“All a man’s ways seem right in his own eyes, but the LORD weighs the motives.” Proverbs 16:2

In addition to heeding what God says in his Word about our actions, words, thoughts and attitudes, I like this advice from Oswald Chambers.

“The only test as to whether we ought to allow an emotion to have its way is to see what the outcome of the emotion will be. Push it to its logical conclusion, and if the outcome is something God would condemn, allow it no more way.” From “My Utmost For His Highest”

Most of the time, I know exactly what God would like me to do. I know his heart. Since a person’s heart is the seat of emotions, following God’s heart is always the best decision.

Father, I know my selfish tendencies. I ask you to constantly remind me that, giving over to my emotions, I’ll often fail to make right decisions. I want to please you. Guide me with your Truth. Test my heart and lead me in the way everlasting.

 

Cookie Cutter Christians

An acquaintance of mine said when she first began her walk with God that she didn’t seem to fit the same mold as the women at church. She was grateful that they were patient with her as she grew more spiritually mature, but still believed she would never be quite like them.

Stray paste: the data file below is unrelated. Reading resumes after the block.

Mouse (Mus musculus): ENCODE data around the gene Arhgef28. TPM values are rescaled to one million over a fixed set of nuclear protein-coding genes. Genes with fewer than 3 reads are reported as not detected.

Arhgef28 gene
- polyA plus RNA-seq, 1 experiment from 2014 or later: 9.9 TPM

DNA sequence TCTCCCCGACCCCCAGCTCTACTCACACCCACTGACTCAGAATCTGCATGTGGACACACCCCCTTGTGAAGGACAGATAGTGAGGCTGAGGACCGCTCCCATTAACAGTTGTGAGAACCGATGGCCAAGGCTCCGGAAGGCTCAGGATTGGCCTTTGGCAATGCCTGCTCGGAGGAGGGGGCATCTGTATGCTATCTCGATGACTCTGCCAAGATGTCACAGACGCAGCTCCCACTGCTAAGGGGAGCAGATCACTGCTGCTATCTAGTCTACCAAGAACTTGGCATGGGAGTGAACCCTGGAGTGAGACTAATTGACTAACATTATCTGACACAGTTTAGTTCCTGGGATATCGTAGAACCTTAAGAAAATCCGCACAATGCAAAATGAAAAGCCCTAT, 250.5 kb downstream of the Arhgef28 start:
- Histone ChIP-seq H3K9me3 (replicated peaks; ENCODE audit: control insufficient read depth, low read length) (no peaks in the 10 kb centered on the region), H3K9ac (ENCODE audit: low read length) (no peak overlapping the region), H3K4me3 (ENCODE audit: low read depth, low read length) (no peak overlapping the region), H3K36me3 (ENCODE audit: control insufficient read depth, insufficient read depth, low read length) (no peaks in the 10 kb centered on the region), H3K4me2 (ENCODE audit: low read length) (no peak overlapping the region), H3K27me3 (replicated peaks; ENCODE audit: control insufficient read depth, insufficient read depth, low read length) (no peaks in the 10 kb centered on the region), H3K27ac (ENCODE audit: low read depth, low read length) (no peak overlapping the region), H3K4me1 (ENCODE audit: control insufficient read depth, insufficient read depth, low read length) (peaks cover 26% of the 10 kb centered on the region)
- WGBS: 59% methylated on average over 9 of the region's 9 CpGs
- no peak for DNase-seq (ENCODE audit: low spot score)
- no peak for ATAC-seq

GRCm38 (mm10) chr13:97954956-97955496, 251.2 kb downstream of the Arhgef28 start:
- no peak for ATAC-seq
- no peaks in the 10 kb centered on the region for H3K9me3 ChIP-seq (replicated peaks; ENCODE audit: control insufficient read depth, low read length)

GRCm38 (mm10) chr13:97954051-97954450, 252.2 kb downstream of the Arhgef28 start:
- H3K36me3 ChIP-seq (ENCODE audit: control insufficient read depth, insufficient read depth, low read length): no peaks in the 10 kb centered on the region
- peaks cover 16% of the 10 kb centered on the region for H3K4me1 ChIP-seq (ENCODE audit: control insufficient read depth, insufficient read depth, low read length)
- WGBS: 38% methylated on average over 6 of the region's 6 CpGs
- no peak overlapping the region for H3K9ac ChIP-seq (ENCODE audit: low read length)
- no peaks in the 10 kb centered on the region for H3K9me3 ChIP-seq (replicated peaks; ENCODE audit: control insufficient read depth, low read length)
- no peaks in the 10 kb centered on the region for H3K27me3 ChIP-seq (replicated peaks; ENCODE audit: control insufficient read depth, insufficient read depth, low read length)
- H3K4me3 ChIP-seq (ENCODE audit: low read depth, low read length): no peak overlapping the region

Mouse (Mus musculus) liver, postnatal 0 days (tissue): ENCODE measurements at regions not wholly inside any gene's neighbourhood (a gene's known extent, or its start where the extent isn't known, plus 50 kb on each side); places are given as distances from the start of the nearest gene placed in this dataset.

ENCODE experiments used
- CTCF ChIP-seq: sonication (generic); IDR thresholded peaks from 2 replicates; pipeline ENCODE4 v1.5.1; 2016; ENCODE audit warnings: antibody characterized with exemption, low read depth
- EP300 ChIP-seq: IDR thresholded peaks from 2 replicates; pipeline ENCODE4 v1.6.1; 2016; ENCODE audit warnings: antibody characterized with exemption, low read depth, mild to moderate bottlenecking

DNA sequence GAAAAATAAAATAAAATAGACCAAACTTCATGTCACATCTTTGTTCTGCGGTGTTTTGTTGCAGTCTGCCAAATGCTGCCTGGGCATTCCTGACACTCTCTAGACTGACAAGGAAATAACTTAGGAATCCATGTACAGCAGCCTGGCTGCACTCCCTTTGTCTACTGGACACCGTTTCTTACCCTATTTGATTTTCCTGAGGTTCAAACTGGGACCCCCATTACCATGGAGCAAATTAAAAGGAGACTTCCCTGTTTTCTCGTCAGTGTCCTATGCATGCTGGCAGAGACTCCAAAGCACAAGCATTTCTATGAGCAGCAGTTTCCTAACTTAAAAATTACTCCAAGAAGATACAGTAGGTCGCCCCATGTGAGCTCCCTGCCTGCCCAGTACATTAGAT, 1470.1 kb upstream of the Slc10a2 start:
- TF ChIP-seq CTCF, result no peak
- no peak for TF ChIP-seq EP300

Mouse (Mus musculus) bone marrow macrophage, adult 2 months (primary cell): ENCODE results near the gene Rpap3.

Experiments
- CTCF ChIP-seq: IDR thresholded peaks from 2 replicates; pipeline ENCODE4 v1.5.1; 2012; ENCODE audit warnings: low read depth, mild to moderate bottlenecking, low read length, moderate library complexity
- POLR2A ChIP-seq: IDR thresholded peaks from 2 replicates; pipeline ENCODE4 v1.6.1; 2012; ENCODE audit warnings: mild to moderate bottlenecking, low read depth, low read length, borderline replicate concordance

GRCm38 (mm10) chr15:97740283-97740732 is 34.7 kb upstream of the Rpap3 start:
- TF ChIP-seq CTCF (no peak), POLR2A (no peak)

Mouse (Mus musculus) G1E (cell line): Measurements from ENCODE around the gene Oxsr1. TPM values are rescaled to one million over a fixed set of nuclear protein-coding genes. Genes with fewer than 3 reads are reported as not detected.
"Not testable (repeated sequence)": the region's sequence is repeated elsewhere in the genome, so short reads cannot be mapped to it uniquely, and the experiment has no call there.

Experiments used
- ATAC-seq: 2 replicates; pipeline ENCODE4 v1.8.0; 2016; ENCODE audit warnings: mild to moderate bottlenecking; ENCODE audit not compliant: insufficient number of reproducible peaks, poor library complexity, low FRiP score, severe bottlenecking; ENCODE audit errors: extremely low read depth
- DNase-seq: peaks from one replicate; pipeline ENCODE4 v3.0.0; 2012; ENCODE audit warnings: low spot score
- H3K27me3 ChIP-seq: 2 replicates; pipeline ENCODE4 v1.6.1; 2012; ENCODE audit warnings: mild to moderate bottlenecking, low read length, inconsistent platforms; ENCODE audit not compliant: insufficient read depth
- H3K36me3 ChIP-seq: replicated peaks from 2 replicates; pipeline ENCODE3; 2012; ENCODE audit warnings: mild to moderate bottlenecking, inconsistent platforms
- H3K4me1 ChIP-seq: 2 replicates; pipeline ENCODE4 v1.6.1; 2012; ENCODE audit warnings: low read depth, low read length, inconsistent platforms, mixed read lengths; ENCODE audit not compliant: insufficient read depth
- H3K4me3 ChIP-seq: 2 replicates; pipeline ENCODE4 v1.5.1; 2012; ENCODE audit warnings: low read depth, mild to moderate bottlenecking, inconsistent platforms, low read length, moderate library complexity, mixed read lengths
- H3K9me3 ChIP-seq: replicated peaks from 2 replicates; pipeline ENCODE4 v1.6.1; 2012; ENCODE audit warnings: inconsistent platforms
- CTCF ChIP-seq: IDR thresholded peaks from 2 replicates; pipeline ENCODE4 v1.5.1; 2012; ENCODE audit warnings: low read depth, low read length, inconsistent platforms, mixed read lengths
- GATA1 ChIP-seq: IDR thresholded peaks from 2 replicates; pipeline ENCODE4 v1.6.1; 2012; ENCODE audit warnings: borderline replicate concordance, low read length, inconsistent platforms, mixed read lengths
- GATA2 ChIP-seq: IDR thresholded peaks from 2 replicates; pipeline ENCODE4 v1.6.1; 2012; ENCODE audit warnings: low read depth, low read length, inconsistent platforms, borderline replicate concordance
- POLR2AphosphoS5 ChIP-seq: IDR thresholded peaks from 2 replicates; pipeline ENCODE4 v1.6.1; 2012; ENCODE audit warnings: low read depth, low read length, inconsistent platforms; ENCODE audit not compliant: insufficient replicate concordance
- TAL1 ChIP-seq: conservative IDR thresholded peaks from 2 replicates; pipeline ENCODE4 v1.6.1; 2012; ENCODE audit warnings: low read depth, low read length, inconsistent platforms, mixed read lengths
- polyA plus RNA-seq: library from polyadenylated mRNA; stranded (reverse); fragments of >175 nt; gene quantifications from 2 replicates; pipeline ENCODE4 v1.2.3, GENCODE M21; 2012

That’s probably a good thing. I’m quite sure that God planned ahead of time for that.

Her remarks got me thinking about my own ability to relate to other Christians. My thoughts turned to trying to figure out why we’re all so different. While a sincere heart change and character growth are what we’re after, I don’t believe God wants cookie cutter Christians.gingerbread-man-cookie

He wants us to be exactly who we are; what he created us to be. Naturally, if we come to him with severe character defects, his Spirit will work in us to change us into people who exhibit the fruit of the Spirit. “Love, joy, peace, patience, kindness, goodness, faithfulness, gentleness and self-control (Galatians 5:22, 23).

But God created us with unique talents and personalities. His purpose for us in his redemptive plan means he’ll use those talents and personalities for his own purposes. He refines our personalities, but he doesn’t change them.

For example, the apostle Peter was obviously an impulsive sort of guy. He seemed to act and speak sometimes without thinking first. Jesus even rebuked him for it at one point.

“Jesus turned and said to Peter, ‘Get behind me, Satan! You are a stumbling block to me; you do not have in mind the things of God, but the things of men'”(Matthew 16:23).

Yet Jesus knew the potential in Peter and chose him to be the “rock” on which the Church would be built. Peter’s impulsiveness was refined into a boldness which was used to preach the Gospel, winning many people to faith in Christ.

Being handpicked for a purpose is true of everyone who chooses to believe and follow Jesus.